01 Feb ARC’s response to joint DWP/Treasury consultation on pensions scams
We are pleased to have the opportunity to comment on these proposals. ARC Pensions Law is a leading firm of specialist pension lawyers specialising in workplace pension schemes. Our client base consists of Defined Benefit, Defined Contribution and Hybrid schemes and their sponsors.
Key points summary
- At least some of the protections should be available to all investments
- There should be scope for members to avoid a tax penalty in appropriate cases, for wider public benefit
- Care is needed in the way in which the new law is communicated to the public, emphasising their continued need for vigilance
- It would be helpful to extend the limits on statutory transfers to compulsory non- statutory ones.
- A statutory discharge for insistent customers and ability to delay with reasonable cause would significantly help trustees who are trying to protect their members.
- The regime should be regularly reviewed for effectiveness.
Why restrict protection to registered pension schemes?
The issue of pension scams is a worrying, and growing, one. The freedom and choice regime introduced in April 2015 reduced slightly the opportunities for scammers to trick vulnerable scheme members into accessing their accrued pension monies in greater proportions than permitted under the tax rules, and defraud them. However, that was more than offset by the opportunity for scammers to hide within the new regime that makes the transfer of accrued pension savings appear to be mainstream and even an officially recommended action, and thereby appear legitimate to unwary members, creating an environment where fraud can flourish.
The statistics contained in the consultation paper show the extent to which this is now occurring. Moreover, Treasury policies that blur the traditional distinctions between savings for income in later life when employment earnings reduce and cease – a pension – and other savings, will only enhance the environment and opportunities for scams.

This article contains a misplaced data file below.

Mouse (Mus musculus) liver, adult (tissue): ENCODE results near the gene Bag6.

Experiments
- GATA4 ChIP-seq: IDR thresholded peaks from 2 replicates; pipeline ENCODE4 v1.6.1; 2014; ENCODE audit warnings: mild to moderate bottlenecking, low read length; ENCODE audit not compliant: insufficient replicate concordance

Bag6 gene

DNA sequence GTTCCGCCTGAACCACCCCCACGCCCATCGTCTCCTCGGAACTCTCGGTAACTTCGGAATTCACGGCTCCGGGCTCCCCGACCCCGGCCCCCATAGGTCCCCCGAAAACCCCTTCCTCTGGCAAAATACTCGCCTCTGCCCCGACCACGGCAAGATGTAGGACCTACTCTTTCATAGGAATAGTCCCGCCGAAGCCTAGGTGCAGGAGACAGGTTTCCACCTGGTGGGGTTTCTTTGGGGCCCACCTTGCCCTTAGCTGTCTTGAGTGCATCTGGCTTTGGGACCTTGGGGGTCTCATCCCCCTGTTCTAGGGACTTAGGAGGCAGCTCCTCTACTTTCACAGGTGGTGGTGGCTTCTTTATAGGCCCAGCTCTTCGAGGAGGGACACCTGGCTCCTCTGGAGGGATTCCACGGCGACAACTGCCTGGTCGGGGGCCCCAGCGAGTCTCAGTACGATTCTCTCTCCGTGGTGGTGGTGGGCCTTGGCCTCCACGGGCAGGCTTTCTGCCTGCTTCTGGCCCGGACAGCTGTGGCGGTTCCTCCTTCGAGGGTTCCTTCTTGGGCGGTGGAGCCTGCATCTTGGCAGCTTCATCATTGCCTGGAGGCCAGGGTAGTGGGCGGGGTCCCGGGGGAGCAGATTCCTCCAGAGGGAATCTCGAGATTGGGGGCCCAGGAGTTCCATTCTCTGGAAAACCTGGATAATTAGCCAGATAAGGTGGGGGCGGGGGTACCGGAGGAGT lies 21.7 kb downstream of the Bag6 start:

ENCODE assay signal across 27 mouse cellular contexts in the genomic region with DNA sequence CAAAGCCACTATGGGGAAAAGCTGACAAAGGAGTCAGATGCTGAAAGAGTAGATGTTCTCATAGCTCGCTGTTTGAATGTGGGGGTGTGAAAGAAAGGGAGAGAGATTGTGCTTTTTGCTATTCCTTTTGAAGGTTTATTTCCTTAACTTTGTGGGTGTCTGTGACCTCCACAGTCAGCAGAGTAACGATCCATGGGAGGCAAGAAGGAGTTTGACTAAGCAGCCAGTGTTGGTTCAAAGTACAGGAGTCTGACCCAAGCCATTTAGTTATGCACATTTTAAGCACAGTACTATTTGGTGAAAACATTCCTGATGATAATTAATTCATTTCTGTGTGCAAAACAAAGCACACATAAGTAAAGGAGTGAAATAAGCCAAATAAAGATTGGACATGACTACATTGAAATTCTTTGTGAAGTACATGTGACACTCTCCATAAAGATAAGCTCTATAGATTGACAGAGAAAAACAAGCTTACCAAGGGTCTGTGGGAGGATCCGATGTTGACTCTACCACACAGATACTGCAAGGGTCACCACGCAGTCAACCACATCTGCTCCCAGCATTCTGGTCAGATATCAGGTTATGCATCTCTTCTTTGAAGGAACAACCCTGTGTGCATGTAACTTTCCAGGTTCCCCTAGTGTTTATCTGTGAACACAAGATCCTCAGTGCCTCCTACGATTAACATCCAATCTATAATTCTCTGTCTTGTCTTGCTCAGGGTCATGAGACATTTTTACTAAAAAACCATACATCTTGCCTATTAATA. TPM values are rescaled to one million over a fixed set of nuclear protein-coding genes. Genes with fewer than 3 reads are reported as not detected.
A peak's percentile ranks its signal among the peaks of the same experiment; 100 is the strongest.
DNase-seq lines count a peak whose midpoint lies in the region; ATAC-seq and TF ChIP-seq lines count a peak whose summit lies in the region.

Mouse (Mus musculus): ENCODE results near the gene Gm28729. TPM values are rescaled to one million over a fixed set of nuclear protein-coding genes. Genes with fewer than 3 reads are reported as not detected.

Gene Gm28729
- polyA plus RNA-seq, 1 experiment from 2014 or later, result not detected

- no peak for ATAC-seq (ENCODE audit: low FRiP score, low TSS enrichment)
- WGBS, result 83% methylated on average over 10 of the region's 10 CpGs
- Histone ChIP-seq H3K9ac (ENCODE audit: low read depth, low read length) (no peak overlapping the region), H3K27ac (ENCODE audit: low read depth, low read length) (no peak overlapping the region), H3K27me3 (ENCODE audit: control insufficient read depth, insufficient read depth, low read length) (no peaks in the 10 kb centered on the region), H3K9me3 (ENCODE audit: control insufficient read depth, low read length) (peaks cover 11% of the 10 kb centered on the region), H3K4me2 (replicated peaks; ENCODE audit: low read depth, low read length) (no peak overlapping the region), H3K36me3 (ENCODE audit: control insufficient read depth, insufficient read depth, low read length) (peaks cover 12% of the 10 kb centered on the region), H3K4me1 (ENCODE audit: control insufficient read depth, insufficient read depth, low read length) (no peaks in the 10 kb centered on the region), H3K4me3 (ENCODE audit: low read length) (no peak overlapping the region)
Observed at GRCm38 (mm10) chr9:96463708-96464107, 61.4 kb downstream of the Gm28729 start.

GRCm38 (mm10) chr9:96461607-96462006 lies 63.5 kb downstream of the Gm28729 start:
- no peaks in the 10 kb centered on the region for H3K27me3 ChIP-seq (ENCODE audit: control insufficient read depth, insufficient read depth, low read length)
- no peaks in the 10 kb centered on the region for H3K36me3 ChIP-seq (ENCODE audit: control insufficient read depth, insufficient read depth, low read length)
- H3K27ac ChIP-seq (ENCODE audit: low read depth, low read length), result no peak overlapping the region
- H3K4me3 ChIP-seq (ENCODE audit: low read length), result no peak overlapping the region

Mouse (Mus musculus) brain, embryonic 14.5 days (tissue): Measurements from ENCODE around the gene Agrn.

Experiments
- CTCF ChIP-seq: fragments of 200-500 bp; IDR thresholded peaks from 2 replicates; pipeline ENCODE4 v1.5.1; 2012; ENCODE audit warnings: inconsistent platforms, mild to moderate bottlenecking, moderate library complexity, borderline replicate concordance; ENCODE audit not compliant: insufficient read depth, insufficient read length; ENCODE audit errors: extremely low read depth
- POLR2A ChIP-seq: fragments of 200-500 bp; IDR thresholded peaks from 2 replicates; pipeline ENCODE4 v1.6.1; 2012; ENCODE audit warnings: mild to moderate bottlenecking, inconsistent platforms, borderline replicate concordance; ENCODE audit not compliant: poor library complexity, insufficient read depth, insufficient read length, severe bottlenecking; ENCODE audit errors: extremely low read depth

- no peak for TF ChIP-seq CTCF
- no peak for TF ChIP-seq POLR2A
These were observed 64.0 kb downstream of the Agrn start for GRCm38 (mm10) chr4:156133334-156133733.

We support the main thrust of the consultation and its objective of reducing the opportunities for members to be defrauded of their accrued pensions savings. However, we do not believe that the proposed new protective regime should be limited to monies from registered pension schemes. A taxation environment is being created that encourages individuals to use other savings vehicles either alone or in conjunction with registered pension schemes to provide for later life financial needs (this is so in practice despite the focus upon membership of registered pension schemes through the automatic enrolment regime, which includes the only opportunity to receive tax-relieved employer contributions). Consequently any benefits from the new anti-scam regime will be restricted if it is applicable only to assets from registered pension schemes.
Individuals with free assets to invest are more likely to be older members of the population, who are also more likely, as their age increases and their cognitive abilities may reduce, to be at risk. Therefore at least some of the solutions proposed in the consultation document, such as the ban on cold calling, should apply in respect of all of an individual’s investments, regardless of where they are held. Limiting the application of the proposals to assets in registered pension schemes would involve an arbitrary distinction between selected types of investments which on its face is difficult to justify. It might also appear to be focused more on protecting tax revenue than members’ accrued funds.
Removing protection for scammers
Section 1.1 of the consultation paper also contains the interesting observation that some members who have lost pension savings due to a scam are reluctant to report the fact due to fear of suffering the tax penalties that result from unauthorised pension access. As a matter of public policy that situation is surely not sensible. It provides the scammers with further protection through imposing fear on their victims, and by so doing exposes more individuals to similar risk of losing money.
Where it is clear that the member entered into the transaction in the knowledge that in so doing they were acting in contravention of the tax rules or were reckless or negligent in ascertaining the effects of their actions, and therefore at risk of a tax penalty, it is reasonable for the penalty to apply. In order to encourage disclosure to the authorities by the affected member, we recommend that there be discretion given to HMRC to waive the penalty where the member reasonably did not know or understand the likely outcome of their actions. The burden of proof to establish that the member did in fact possess that knowledge and understanding should be on HMRC, if they wish to apply the penalty in any case.
It might also be appropriate to extend this further into an amnesty even where HMRC can show that the member was reasonably aware of the nature of the transaction and its legal implications. If such members were to provide the authorities with full access to their records in respect of the transactions, the “reward” could be the opportunity for the tax charge to be waived.